Bernd Kasper, MD, PhD, on Desmoid Tumors: Results on Nirogacestat vs Placebo

ESMO Congress 2022


Bernd Kasper, MD, PhD, of Germany’s Mannheim Cancer Center, discusses phase III data from the DeFi trial, the largest study conducted to date for patients with desmoid tumors. The trial showed that the gamma secretase inhibitor nirogacestat demonstrated improvements in all primary and secondary efficacy endpoints. Although considered benign because of their inability to metastasize, desmoid tumors can cause significant morbidity and, occasionally, mortality in patients (Abstract LBA2).


Disclaimer: This video transcript has not been proofread or edited and may contain errors.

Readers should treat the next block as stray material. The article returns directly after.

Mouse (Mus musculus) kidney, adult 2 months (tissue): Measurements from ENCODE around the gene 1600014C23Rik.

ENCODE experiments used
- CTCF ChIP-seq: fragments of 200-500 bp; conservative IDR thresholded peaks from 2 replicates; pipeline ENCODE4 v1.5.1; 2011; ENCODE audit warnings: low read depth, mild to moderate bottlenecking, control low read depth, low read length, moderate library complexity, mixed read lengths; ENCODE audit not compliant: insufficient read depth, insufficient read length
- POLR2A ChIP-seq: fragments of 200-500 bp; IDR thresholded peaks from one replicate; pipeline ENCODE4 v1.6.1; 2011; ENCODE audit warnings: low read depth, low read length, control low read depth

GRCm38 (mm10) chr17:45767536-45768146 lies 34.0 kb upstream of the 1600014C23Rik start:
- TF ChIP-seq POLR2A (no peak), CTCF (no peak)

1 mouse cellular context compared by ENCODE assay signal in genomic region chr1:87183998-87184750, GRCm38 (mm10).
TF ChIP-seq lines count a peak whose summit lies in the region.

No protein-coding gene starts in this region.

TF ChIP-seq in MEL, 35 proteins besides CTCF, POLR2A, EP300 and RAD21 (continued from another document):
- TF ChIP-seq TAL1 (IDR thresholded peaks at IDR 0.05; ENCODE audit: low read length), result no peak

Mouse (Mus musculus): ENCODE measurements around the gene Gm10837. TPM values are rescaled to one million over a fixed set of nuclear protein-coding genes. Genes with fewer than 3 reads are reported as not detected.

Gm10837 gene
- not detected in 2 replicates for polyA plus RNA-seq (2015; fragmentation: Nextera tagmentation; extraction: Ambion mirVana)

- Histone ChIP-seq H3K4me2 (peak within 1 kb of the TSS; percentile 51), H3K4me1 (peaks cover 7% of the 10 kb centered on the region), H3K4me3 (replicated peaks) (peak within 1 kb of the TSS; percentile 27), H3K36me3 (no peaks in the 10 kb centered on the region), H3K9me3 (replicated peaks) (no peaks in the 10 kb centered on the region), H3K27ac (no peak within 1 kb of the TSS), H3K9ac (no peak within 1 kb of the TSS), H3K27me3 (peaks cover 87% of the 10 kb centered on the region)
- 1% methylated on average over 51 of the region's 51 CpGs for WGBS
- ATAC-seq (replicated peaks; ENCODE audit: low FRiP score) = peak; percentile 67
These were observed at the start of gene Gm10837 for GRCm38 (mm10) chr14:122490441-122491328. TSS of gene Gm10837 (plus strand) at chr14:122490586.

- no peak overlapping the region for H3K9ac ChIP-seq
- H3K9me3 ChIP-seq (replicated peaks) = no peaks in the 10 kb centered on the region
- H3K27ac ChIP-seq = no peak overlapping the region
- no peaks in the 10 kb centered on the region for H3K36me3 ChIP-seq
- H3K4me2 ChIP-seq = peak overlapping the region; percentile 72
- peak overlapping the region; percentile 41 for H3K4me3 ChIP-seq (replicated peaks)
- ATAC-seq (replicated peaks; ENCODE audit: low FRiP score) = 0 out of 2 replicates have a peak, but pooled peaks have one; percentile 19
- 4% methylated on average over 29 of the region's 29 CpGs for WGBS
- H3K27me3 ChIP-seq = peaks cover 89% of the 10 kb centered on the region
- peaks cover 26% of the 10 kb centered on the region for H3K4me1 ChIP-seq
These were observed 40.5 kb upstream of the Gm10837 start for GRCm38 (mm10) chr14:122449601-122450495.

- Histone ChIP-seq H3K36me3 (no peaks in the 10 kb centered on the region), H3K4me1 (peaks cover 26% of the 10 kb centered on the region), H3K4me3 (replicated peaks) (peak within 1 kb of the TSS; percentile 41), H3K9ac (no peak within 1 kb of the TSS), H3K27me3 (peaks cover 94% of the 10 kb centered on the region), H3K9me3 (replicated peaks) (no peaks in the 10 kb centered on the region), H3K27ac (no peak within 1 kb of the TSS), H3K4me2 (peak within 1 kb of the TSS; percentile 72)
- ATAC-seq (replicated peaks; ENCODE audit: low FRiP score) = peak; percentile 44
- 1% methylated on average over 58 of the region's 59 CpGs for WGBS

It's my pleasure to speak about DeFi phase III trial of nirogacestat in progressing desmoid tumor patients and I had the pleasure to present that trial yesterday at ESMO 2022 in the presidential session. When talking about desmoid tumors, we are actually talking about a rare disease. They are locally aggressive and invasive soft tissue tumors that are somehow difficult to manage due to their variable presentations, the unpredictable clinical cause, and the lack of currently approved therapies. There is indeed a clear rationale for the use of gamma secretase inhibitors in this disease as desmoid tumors express [inaudible 00:00:47], which can be blocked by gamma secretase inhibitors. So nirogacestat is an investigational oral and selective small molecule gamma secretase inhibitor that already showed activity in phase I and II trials in desmoid tumors with a manageable safety profile. The phase III trial is a large global randomized double blind placebo-controlled trial, looking at safety, efficacy and tolerability of nirogacestat in comparison to placebo in resist progressing desmoid tumors. We actually randomized 142 patients in 37 sites all over the world and primary endpoint was progression-free survival and secondary endpoints included overall response rate, and a couple of different patient-reported outcome measures. So the results are as follows. The primary endpoint was met with improved progression-free survival, demonstrating a statistically significant 71% reduction in the risk of disease progression. And the confirmed objective response rate was 41% with nirogacestat as compared to 8% in the placebo arm. Again, highly statistically significant, including 7% complete responses with nirogacestat. The median time to response was 5.6 months with nirogacestat compared to 11 month in the placebo arm. In terms of safety, actually nirogacestat was well tolerated. 95% of all treatment emergent adverse events were grade I or II. The most frequent side effect with nirogacestat were diarrhea, rash, hyperphosphatemia and fatigue. And those reductions were necessary in about 40% of patients and were primarily due to diarrhea, rash, and stomatitis. In summary, DeFi represents the largest and most rigorous randomized controlled trial to-date in desmoid tumor. It actually definitely showed rapid, sustained and statistically significant improvements in all primary and secondary endpoints. It had a manageable safety profile with 95% of all the treatment emergent adverse events being grade I or II, and nirogacestat does have the potential to become the standard of care in desmoid tumors requiring systemic treatment. There are definitely a couple of open questions still from that trial. One question might be the lengths of treatment duration so there could be something like a discontinuation trial. But what we'd learned from that trial already that nirogacestat is absolutely feasible for long-term treatment in this patient population and we will investigate, of course, a lot of other questions as well.

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